PET/CT可預測某些頭頸部癌症案例


  【24drs.com】St. John醫院的腫瘤科醫師在頭頸部鱗狀上皮細胞癌病患接受最後的放化療治療後6-9週,定期進行監測型正子攝影(PET)/電腦斷層(CT)掃描—甚至在臨床未懷疑復發時也進行。
  
  研究作者、St. John醫院的放射腫瘤科醫師Yasir Rudha醫師表示,雖然例行性追蹤這方面還有些爭議,基於在該中心進行的小型研究結果,這些醫師將繼續如此進行。
  
  Rudha醫師在2012年跨科別頭頸部癌症研討會的記者會中表示,我們將繼續這麼做,因為有高的陰性預測值。他所說的事實是,在他們的研究中,沒有臨床復發證據的病患,約半數的後續監測性掃描結果為陰性,在後續追蹤期間內全部都沒有局部復發。
  
  科羅拉多大學的David Raben醫師預測,監測性掃描結果陰性的這些患者幾乎都將可以避免頸部淋巴廓清術,在以前,這些病患多數會進行頸部淋巴廓清術。
  
  監測性掃描還有另一個好處— 確定了之前有任何臨床復發表現的病患。Raben醫師表示,這些「實際陽性」案例的比率為53%,不過,這個好處因為偽陽性比率高達46%而有點被抵銷了。
  
  他總結表示,例行性使用PET/CT掃描追蹤頭頸部鱗狀上皮細胞癌病患,有助於在臨床表徵明顯前偵測局部復發。
  
  Rudha醫師等人在他們的中心檢視了234名接受化放療治療的頭頸部癌症病患,之後在2006-2010年進行治療後的PET/CT 掃瞄。對其中45個案例進行回溯病歷回顧,在進行監測性PET/CT掃描時,全部都是沒有臨床疾病證據。
  
  這45個病患中,30人為PET/CT掃描陰性,這30人在最後追蹤期時依舊沒有局部復發,不過,Rudha醫師並未提到這30名病患的平均追蹤期間多久。
  
  掃描發現15名病患出現需要後續評估的異常現象,切片顯示其中8人為惡性腫瘤(53%) (8人中有6人顯示原來的病灶處復發)。其他7人證明為偽陽性(46%),因此,病患進行了不必要的檢查和/或切片評估。他表示,掃描異常後,醫囑切片前要小心,以免過多不必要的切片。
  
  Rudha 醫師總結指出,不過,整體而言,研究結果支持例行性使用PET掃描作為頭頸部癌症治療後的監測方式。Rudha醫師認為,這是文獻中少見的結果。多數研究中,只有在臨床有懷疑時才進行PET掃描,只有少數文獻提到在治療結束後固定時間進行PET檢查的價值。
  
  Raben醫師為治療後使用PET背書,對於這些病患的監測與追蹤,這類掃描是絕對重要的,但是他指出,使用PET掃描頭頸部癌症需持續探究。
  
  資料來源:http://www.24drs.com/professional/list/content.asp?x_idno=6719&x_classno=0&x_chkdelpoint=Y
  

PET/CT Predictive of Some Head and Neck Cancer Cases

By Nick Mulcahy
Medscape Medical News

January 31, 2012 (Phoenix, Arizona) — Oncologists at St. John Hospital in Grosse Pointe Woods, Michigan, routinely perform a surveillance positron emission tomography (PET)/computed tomography (CT) scan 6 to 9 weeks after the definitive chemoradiation treatment of patients with squamous cell carcinoma of the head and neck — even when a recurrence is not clinically suspected.

And these clinicians will continue to do so in light of the results from a small study conducted at their center, despite the "controversy" surrounding such routine follow-up, said study author Yasir Rudha, MD, MBChB, a radiation oncologist at the hospital.

"We will keep doing it because of the high negative predictive value," said Dr. Rudha during a press conference at the 2012 Multidisciplinary Head and Neck Cancer Symposium. He was referring to the fact that, in their study, about half of the patients with no clinical evidence of recurrence had a subsequent negative surveillance scan and that all of them remained free of locoregional recurrence on further follow-up.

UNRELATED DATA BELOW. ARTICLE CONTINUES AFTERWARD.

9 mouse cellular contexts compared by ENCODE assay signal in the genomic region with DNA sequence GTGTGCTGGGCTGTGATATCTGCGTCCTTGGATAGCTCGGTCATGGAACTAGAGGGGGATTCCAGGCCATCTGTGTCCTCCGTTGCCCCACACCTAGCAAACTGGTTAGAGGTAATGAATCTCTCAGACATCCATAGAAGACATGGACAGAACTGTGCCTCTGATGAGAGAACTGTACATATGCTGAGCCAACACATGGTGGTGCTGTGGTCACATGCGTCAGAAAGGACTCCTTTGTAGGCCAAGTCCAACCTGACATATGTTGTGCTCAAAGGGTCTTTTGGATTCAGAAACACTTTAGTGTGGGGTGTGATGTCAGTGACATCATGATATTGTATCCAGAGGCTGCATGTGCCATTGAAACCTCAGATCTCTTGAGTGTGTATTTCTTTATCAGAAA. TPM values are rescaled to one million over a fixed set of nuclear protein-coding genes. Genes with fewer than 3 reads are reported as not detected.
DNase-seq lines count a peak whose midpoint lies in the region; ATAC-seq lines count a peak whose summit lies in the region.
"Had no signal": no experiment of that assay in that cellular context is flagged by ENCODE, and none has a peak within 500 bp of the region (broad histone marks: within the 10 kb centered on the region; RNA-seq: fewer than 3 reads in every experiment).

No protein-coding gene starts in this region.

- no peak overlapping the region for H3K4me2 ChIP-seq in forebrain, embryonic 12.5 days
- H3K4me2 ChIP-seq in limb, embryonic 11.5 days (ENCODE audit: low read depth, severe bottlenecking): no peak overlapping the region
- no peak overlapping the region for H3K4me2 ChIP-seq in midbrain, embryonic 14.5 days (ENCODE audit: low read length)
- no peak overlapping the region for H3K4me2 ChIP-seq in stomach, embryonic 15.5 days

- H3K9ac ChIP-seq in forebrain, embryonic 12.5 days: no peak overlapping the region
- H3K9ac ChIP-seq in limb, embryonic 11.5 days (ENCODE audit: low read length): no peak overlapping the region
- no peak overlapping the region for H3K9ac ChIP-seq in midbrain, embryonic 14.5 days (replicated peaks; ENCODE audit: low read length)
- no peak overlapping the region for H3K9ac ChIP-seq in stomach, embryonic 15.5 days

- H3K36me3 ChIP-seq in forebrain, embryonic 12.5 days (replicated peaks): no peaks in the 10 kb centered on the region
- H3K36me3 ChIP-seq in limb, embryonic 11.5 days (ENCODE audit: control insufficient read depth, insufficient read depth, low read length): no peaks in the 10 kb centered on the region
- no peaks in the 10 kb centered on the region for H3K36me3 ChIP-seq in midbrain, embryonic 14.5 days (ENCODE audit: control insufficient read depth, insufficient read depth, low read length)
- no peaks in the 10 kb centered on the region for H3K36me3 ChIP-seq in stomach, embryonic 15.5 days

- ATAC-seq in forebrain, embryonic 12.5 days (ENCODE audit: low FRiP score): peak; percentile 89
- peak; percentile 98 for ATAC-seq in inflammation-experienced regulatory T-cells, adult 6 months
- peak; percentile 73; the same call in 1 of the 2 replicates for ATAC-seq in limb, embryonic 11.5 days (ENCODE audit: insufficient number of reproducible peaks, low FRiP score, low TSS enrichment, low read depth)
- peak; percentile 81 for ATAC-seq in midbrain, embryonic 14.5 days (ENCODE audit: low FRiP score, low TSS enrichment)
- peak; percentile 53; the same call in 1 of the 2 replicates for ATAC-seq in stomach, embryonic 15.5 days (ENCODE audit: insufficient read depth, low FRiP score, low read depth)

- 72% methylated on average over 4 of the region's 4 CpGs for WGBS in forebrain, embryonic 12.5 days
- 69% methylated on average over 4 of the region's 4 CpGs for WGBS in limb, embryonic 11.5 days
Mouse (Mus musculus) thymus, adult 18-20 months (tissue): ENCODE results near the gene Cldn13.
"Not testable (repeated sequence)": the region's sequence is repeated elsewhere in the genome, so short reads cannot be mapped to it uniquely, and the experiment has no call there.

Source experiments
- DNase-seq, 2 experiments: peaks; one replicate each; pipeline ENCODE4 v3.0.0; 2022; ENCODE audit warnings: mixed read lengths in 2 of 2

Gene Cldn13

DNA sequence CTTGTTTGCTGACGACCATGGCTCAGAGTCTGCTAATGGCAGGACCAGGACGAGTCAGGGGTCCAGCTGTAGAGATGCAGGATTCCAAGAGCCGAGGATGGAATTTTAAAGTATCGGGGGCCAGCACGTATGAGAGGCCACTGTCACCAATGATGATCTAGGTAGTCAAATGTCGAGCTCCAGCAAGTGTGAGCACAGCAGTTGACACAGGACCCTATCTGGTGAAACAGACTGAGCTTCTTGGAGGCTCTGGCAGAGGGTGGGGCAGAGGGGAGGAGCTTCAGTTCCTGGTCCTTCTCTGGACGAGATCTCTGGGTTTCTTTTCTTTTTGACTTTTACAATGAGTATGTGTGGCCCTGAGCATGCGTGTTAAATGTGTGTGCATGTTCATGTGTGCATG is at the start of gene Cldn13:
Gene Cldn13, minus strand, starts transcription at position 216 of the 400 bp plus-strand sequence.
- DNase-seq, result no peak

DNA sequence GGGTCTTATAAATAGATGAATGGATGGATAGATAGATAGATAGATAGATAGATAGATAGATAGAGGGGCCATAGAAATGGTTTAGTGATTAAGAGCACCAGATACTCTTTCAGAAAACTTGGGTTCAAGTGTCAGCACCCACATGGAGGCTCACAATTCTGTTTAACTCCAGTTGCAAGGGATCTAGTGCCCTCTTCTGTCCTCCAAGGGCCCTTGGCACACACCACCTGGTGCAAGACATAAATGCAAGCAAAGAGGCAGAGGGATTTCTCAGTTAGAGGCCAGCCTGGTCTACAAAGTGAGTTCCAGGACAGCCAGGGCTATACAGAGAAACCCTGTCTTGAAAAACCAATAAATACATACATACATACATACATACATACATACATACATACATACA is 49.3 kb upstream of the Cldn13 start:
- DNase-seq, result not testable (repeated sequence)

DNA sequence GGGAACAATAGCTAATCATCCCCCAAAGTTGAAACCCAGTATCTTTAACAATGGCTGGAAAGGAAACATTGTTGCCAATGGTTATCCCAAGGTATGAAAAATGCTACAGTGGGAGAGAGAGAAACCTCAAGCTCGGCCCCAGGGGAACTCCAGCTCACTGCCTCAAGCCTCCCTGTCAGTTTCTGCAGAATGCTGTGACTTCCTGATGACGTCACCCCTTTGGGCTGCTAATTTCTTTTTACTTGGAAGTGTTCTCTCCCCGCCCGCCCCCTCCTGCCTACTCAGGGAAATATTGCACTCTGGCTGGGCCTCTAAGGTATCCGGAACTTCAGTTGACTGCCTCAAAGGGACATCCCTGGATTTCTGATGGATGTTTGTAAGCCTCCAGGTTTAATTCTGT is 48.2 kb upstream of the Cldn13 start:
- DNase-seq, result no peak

"Almost all of those patients will be able to avoid neck dissection," predicted David Raben, MD, from the University of Colorado in Aurora, about patients with negative surveillance scans. He was moderator of the press conference. In the past, most of these patients would have automatically gone on to a neck dissection as part of treatment, he said.

The surveillance scans had another benefit — they identified patients with disease recurrence that preceded any clinical manifestation of recurrence. The rate for finding these "true positives" was 53%, Dr. Rudha reported. However, this benefit was somewhat offset by the "high false-positive rate" of 46%, he admitted.

"The routine use of PET/CT scanning in the follow-up of patients with squamous cell carcinoma of the head and neck may be useful for the detection of locoregional recurrences before they become clinically apparent," he summarized.

Study Results and Controversies

Dr. Rudha and colleagues identified 234 patients with head and neck cancer at their center who were treated with chemoradiation and then underwent a posttherapy PET/CT scan from 2006 to 2010.

A retrospective chart review was performed for 45 of those cases, all of whom had a "clinical no-evidence-of-disease " status at the time of the surveillance PET/CT scan.

Of these 45 patients, 30 had a negative PET/CT scan, and all 30 remained free from locoregional relapse at the time of last follow-up. However, the median time of follow-up for the 30 patients was not presented by Dr. Rudha.

The scans identified 15 patients with abnormalities requiring further evaluation. Biopsy showed malignancies in 8 of the 15 patients (53%). (Six of the 8 showed occult persistent disease at the primary site.)

The other 7 cases of abnormalities turned out to be false positives (46%). Thus, patients underwent "unnecessary work-up and/or biopsy evaluation," he said. "Caution should be shown when ordering biopsies after abnormal scans to prevent excessive unnecessary biopsies," he added.

However, overall, the study results provide "support for the routine use of PET scanning as a surveillance method following treatment of head and neck cancer," Dr. Rudha summarized.

Dr. Rudha suggested that this is an uncommon finding in the literature.

He acknowledged that, in most studies, PET scans are performed only when recurrent disease is clinically suspected. "Only a few publications report the value of PET examination at a fixed time after the end of treatment," he told reporters at the press conference.

Dr. Raben endorsed using PET after treatment. The scans are "absolutely critical" for the monitoring and follow-up of these patients. But he added that the use of PET scans in head and neck cancer "continues to evolve."

Dr. Rudha, his coauthors, and Dr. Raben have disclosed no relevant financial relationships.

2012 Multidisciplinary Head and Neck Cancer Symposium (MHNCS): Abstract 226. Presented January 26, 2012.

    
相關報導
齲齒與頭頸部癌症風險較低有關
2013/9/18 上午 10:59:54
p16抗體值高可能代表頭頸部癌症的HPV感染
2009/11/13 下午 02:12:00
疼痛可以預測頭頸部癌症治療病患的存活率
2009/8/25 下午 04:24:00

上一頁
   1   2   3   4   5   6  




回上一頁